According to the Hard Times report, education majors had a low unemployment rate because the degree was tied to a stable or growing industry sector.

The U.S. Department of Labor also has some ideas as to why the field might be growing: “A significant number of older teachers is expected to reach retirement age from 2010 to 2020. Their retirement will create job openings for new teachers.” Just keep in mind that, per the Department of Labor,  this growth will vary by region, as some areas of the country have a surplus of teachers.

Click to Find the Right Education Program.

If this route sounds good to you, here’s what the College Board says your class list might look like in a general education program: educational psychology, instructional technology, teaching methods, and philosophy of education.

Dead-End Degree #3: Information Systems

Recent College Graduate Unemployment Rate: 11.7 percent

This major was the anomaly among the computers and mathematics field, being the only one in double digits. Why? The report didn’t say.

But the report did offer these hopeful words: “Computer majors are likely to bounce back strongly as the recovery proceeds. For example, the unemployment rate for recent college graduates who major in information systems is a hefty 11.7 percent, but only 5.4 percent for experienced workers who major in information systems.”

Here’s an assortment of classes the College Board says you might take for a management information systems major: database design, ecommerce, managing information systems, systems analysis and design.

Expressway Degree #3: Computer Science

Recent College Graduate Unemployment Rate: 7.8 percent

In this tech-crazed world there’s a lot for employers to like right in the title of this bachelor’s degree.

Maybe that’s why the Hard Times report found a pretty low unemployment rate for these grads. How low? How does 7.8 percent sound for odds?

Click to Find the Right Computer Science Program.

If those numbers compute for you, here’s a printout of some typical classes the College Board lists for this major: artificial intelligence, digital system design, software engineering, or computer system organization.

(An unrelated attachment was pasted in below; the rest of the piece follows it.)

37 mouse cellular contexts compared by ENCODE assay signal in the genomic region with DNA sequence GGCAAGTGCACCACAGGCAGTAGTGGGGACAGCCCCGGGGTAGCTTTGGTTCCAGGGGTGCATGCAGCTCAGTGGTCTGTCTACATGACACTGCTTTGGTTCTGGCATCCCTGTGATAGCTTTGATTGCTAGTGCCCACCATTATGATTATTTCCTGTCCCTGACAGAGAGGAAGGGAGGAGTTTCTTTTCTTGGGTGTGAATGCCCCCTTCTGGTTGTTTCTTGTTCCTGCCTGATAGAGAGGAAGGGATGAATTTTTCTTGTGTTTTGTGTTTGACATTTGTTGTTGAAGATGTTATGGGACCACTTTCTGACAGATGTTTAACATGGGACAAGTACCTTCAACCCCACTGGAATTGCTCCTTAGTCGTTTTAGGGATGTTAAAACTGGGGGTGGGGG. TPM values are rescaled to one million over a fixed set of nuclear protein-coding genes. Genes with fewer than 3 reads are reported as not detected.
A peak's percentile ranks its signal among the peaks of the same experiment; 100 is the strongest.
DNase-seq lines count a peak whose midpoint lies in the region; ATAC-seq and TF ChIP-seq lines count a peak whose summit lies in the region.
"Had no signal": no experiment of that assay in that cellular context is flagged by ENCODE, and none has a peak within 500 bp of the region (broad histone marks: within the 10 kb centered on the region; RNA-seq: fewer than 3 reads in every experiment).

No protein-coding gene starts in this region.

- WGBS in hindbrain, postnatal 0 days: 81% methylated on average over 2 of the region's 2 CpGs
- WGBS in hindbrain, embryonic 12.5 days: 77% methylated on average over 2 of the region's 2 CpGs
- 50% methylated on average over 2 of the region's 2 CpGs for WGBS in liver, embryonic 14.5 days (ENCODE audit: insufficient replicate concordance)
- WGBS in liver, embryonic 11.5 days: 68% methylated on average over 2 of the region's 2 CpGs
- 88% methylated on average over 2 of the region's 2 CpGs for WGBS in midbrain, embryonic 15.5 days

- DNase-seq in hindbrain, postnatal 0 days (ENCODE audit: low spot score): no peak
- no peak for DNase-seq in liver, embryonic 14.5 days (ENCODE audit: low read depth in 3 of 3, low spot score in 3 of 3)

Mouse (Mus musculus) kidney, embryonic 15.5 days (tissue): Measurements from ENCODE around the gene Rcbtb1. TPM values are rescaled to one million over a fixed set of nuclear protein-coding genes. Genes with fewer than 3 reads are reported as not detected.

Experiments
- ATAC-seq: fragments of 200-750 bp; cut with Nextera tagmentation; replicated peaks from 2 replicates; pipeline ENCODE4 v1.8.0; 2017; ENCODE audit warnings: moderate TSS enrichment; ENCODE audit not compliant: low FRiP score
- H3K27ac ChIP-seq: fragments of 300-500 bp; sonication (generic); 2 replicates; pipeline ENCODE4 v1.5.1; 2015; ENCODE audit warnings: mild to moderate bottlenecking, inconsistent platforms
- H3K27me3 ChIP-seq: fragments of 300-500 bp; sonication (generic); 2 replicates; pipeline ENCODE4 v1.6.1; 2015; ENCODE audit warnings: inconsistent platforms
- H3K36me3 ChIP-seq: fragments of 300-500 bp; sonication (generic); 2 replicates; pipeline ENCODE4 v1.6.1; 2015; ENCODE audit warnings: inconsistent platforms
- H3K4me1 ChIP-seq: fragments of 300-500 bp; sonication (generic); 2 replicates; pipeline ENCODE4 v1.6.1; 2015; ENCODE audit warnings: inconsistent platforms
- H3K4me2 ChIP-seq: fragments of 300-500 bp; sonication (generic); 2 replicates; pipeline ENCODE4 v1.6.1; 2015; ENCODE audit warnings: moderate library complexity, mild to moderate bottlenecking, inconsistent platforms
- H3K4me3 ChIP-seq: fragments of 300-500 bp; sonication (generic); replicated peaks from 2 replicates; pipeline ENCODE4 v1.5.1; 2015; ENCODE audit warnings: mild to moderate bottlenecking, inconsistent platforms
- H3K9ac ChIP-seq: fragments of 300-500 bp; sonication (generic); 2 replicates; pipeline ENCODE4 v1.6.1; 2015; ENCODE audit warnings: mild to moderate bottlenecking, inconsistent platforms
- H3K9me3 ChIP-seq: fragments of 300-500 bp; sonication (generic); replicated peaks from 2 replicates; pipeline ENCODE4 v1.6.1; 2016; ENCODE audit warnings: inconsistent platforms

Dead-End Degree #4: Anthropology and Archaeology

Recent College Graduate Unemployment Rate: 10.5 percent

Important? Yes. Interesting? Definitely. Practical? Um, two out of three ain’t bad?

The relatively high unemployment rate for this major definitely caught our eye. At a 10.5 percent unemployment rate, the job prospects for recent anthropology and archeology grads just don’t look that good. The one silver lining is that graduate degree holders in this field experience a much less daunting unemployment rate of 4.1 percent, according to the report.

Still, if you must go down this dirt road, here’s the lineup of possible classes for anthropology majors, according to the College Board: forensic anthropology, human origins and evolution, language and culture, and primate behavior.

Expressway Degree #4: Nursing

Recent College Graduate Unemployment Rate: 4.0 percent

We have a winner, folks. At least, according to the Hard Times study, which found the group with the lowest unemployment rate among recent college graduates to be those holding a bachelor’s in nursing.

And assuming that most nursing students who are employed are indeed nurses, this makes sense. Consider the fact that registered nurses also top the U.S. Department of Labor’s list of “Occupations with the largest numeric growth,” with 711,900 jobs projected to be added between 2010 and 2020. All that and you get to help people, too.

Click to Find the Right Nursing Program.

Study this degree and the College Board says typical coursework could include anatomy and physiology, adult nursing, health assessment, nutrition, or pharmacology.


The nation’s top business and labor groups have reached an agreement on a guest worker program for low-skilled immigrants, a person with knowledge of the negotiations said Saturday. The deal clears the path for broad immigration legislation to be introduced when Congress returns from its two-week recess in mid-April.

Sen. Charles E. Schumer, D-N.Y., one of eight senators from both parties who have been negotiating an overhaul of the nation’s immigration laws, convened a conference call Friday night with Thomas J. Donohue, the president of the U.S. Chamber of Commerce, and Richard L. Trumka, the president of the AFL-CIO, the nation’s main federation of labor unions, in which they agreed in principle on a guest worker program for low-skilled, year-round temporary workers.